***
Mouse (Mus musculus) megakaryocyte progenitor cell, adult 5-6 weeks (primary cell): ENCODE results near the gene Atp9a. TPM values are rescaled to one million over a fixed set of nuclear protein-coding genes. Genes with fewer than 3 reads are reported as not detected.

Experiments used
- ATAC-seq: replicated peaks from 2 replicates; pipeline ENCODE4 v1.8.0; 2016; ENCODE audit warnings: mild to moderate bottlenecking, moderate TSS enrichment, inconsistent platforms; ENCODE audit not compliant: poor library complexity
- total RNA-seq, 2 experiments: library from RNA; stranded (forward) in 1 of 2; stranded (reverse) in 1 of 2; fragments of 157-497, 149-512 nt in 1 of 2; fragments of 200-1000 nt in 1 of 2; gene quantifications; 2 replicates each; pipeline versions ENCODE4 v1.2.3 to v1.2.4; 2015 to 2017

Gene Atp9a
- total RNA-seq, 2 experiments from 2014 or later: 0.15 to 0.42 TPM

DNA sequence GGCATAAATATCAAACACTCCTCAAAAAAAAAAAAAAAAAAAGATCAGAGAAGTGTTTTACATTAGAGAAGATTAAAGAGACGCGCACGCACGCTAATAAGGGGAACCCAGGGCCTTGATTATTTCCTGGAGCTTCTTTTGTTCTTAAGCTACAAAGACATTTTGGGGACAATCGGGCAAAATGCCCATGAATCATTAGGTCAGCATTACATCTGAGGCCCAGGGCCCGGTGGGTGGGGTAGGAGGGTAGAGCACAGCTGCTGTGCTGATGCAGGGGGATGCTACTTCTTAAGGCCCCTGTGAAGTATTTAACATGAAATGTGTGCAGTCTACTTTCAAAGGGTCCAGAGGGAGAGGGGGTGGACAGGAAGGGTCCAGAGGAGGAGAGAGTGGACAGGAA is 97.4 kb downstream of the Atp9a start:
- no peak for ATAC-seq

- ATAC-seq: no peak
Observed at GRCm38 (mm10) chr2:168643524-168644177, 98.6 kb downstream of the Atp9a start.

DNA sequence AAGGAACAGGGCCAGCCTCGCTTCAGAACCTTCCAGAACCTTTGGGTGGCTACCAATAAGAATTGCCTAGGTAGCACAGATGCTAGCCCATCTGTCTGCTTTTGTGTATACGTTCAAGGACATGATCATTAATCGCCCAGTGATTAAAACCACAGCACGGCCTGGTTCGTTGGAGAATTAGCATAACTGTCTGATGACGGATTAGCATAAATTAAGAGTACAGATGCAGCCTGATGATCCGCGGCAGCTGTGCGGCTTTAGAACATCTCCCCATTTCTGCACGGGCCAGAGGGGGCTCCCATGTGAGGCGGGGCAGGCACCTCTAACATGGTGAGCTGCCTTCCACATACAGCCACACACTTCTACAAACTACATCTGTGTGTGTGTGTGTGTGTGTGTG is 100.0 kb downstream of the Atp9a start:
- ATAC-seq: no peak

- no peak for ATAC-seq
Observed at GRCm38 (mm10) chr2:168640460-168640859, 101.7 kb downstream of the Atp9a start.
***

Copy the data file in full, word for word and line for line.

Mouse (Mus musculus) megakaryocyte progenitor cell, adult 5-6 weeks (primary cell): ENCODE results near the gene Atp9a. TPM values are rescaled to one million over a fixed set of nuclear protein-coding genes. Genes with fewer than 3 reads are reported as not detected.

Experiments used
- ATAC-seq: replicated peaks from 2 replicates; pipeline ENCODE4 v1.8.0; 2016; ENCODE audit warnings: mild to moderate bottlenecking, moderate TSS enrichment, inconsistent platforms; ENCODE audit not compliant: poor library complexity
- total RNA-seq, 2 experiments: library from RNA; stranded (forward) in 1 of 2; stranded (reverse) in 1 of 2; fragments of 157-497, 149-512 nt in 1 of 2; fragments of 200-1000 nt in 1 of 2; gene quantifications; 2 replicates each; pipeline versions ENCODE4 v1.2.3 to v1.2.4; 2015 to 2017

Gene Atp9a
- total RNA-seq, 2 experiments from 2014 or later: 0.15 to 0.42 TPM

DNA sequence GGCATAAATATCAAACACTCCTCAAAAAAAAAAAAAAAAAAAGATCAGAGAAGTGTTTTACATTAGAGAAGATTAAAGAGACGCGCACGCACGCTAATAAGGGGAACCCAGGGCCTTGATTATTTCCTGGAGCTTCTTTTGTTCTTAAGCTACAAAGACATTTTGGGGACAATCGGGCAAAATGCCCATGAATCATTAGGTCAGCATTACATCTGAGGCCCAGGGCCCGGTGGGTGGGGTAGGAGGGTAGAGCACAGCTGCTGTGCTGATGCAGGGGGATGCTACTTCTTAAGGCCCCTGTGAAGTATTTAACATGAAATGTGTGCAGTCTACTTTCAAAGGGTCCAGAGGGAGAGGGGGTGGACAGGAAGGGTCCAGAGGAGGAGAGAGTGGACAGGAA is 97.4 kb downstream of the Atp9a start:
- no peak for ATAC-seq

- ATAC-seq: no peak
Observed at GRCm38 (mm10) chr2:168643524-168644177, 98.6 kb downstream of the Atp9a start.

DNA sequence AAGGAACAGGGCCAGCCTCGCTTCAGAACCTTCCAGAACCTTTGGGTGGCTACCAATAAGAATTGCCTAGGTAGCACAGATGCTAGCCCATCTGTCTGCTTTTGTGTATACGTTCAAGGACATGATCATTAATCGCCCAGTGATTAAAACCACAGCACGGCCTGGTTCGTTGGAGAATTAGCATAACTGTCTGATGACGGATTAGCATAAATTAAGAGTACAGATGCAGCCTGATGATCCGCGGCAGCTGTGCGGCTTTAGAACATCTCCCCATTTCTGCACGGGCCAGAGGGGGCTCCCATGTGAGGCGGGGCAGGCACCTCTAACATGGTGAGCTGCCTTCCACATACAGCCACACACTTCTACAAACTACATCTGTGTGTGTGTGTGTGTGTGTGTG is 100.0 kb downstream of the Atp9a start:
- ATAC-seq: no peak

- no peak for ATAC-seq
Observed at GRCm38 (mm10) chr2:168640460-168640859, 101.7 kb downstream of the Atp9a start.